Rauchbier is a long-standing German style that comes from the district of Franconia and the town of Bamberg that originated in the 16th century. With Rauch being the German word for smoke, you know what flavor to expect.
For this beer style, green malts are dried over an open fire imparting a unique smokiness to the final product. The final malt flavor in influenced by the type of fuel used, how long it was used for, what temperature it is heated at, and what malt was kilned. The three main fuels used to dry the malts were wood, straw, and coal. Coal was the most costly, filthy, and taste effecting fuel, making it the least favorite of all the possible fuels. The fuels chosen by the different beer maltsters was often dependent on the part of Europe they were from. English maltsters typically made use of coal or wood, whereas German brewers didn't use much coal, and instead depended on wood alone.
The course of brewing history was changed forever when Daniel Wheeler invented the drum kiln. The drum kiln invention was a new way to dry malt without ever requiring direct exposure to the flame. This helped to increase the array of colors malt could be, enhance the flavors it could have, and create an overall uniform roast, as well as eradicated the smoky character.
Upon the discovery of this invention, 1800s maltsters began actively abandoning the previous roasting techniques to explore what could be done with pale malts in the drum kiln. Smoked beers became largely obsolete everywhere except in the Franconian city of Bamberg. Here people hung on to the traditional methods and cherished the smoky malt character. The people of this town were designated as the oldest to continually make smoked beers.
Two breweries today have become synonymous with traditional Rauchbier,and they are Bauerei Schlenkerla and Christian Merz Brauerei Spezial. Bauerei Schlenkerla’s history dates back to 1387. They continue to make their own malt, kilning it over a beach wood or oak wood flame. They are most known for their Aecht Schlenkerla Rauchbier, a Märzen Rauchbier. Rauchbier comes in many forms: a Urbock Rauchbier, a Helles Rauchbier, a Märzen Rauchbier and so on.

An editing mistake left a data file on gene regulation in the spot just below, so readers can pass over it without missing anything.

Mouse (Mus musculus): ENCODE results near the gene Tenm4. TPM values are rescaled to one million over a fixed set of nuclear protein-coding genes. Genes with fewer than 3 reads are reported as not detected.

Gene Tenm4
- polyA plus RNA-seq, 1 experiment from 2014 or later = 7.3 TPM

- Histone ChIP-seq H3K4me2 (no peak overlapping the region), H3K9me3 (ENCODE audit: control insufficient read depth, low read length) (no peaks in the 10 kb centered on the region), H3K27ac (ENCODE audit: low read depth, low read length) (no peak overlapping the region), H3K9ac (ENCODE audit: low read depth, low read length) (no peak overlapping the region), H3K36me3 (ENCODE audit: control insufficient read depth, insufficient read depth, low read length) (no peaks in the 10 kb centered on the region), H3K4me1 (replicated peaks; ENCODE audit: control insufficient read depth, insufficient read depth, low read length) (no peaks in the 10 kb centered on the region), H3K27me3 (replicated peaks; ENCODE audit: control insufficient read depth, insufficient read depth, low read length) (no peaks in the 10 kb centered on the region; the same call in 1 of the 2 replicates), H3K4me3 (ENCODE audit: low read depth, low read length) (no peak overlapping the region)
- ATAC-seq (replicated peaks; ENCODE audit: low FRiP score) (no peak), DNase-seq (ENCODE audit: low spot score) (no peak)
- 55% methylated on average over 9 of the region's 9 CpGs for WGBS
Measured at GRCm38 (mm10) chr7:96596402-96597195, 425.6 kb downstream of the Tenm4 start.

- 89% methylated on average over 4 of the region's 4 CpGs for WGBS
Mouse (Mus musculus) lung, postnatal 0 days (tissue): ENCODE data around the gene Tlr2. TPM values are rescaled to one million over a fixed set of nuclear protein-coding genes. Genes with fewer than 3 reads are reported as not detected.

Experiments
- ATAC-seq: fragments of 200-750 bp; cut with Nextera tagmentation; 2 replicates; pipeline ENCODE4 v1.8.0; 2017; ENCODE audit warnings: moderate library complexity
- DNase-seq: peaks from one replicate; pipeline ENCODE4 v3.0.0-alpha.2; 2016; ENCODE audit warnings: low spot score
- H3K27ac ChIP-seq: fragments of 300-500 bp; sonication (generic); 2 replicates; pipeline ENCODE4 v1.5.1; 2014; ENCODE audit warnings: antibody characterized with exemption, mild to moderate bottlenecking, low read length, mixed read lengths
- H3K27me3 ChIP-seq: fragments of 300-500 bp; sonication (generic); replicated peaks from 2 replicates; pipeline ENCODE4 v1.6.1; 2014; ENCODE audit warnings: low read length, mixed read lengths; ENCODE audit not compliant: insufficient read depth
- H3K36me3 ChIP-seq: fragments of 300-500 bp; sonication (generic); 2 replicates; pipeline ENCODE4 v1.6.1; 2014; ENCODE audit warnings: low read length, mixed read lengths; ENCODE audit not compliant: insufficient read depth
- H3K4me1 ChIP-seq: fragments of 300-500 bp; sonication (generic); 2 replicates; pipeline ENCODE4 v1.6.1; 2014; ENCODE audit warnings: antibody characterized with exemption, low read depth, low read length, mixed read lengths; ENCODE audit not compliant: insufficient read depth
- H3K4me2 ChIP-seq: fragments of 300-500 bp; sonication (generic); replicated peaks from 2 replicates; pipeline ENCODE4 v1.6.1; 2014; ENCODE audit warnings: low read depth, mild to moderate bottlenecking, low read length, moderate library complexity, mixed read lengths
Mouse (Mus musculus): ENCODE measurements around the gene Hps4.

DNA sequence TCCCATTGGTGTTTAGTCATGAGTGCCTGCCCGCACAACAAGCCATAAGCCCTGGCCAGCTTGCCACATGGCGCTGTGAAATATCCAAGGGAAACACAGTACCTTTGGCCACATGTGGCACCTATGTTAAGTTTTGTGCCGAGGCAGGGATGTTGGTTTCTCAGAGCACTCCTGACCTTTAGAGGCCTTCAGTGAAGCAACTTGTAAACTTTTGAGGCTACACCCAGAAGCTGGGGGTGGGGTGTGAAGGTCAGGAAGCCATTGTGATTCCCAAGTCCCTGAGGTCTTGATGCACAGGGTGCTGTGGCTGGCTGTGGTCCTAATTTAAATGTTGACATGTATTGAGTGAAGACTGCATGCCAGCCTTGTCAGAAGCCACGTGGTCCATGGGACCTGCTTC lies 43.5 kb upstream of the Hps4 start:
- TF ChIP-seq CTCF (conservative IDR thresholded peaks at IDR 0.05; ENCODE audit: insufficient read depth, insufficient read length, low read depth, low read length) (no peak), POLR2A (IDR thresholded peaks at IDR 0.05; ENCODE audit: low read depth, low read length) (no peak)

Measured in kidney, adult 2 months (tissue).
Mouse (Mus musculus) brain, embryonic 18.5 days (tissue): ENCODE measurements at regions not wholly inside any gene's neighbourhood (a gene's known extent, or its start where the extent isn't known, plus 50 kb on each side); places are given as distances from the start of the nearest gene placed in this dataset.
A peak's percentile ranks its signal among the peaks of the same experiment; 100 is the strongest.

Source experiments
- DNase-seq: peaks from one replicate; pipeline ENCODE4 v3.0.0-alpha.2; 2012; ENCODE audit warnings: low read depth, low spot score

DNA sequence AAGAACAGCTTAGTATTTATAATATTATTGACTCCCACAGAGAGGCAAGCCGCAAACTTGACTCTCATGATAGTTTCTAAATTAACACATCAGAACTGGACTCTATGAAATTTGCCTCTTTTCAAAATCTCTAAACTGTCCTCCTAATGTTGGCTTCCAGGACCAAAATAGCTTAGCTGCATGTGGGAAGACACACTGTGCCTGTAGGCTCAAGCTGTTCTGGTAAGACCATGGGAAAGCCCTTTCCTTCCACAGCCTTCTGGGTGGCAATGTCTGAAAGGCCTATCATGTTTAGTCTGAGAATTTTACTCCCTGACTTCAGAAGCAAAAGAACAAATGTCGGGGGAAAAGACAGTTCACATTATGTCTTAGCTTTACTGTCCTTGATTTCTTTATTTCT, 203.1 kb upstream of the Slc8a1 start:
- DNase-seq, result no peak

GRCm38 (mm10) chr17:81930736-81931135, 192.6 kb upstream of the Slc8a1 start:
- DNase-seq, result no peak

A Helles Rauchbier is subtly smoky, however this is not due to smoked malt. Instead, Aecht Rauchbier yeast is re-used and pitched into the Helles, giving it elegant rauch accents. Smoke profiles in different smoked Rauchbiers can range from the slightest hint to a strong bacon like smoky, woody character.
As far as other Rauchbier recipe ingredients are concerned, the rauch malt is used and the overall presence is low to medium with a rich toasty malty sweet profile, and the hop presence is low to nonexistent. The color is typically dark brown to amber in color, the beer is medium-bodied and smooth, and the carbonation is somewhat high. The ABV is usually between 4.8-6% and the best Rauchbier glass is a dimpled mug, a Willi Becher, or a vase.
For food pairing one might think to pair smoked Rauchbier with smoked meats, however this might be too overwhelming without really adding anything to the experience. Grilled meats is a much better choice since they contain some smoky elements, but that's not the only thing they have to offer. Bratwursts, steak, chicken, and pork ribs are all worthy partners as well with a Rauchbier German craft beer. Roasts, stews, jambalaya, and oysters, as well as mushrooms, tomatoes, anchovies, olives, soy sauce, and potatoes all bring out great parts of a Rauchbier beer as well.
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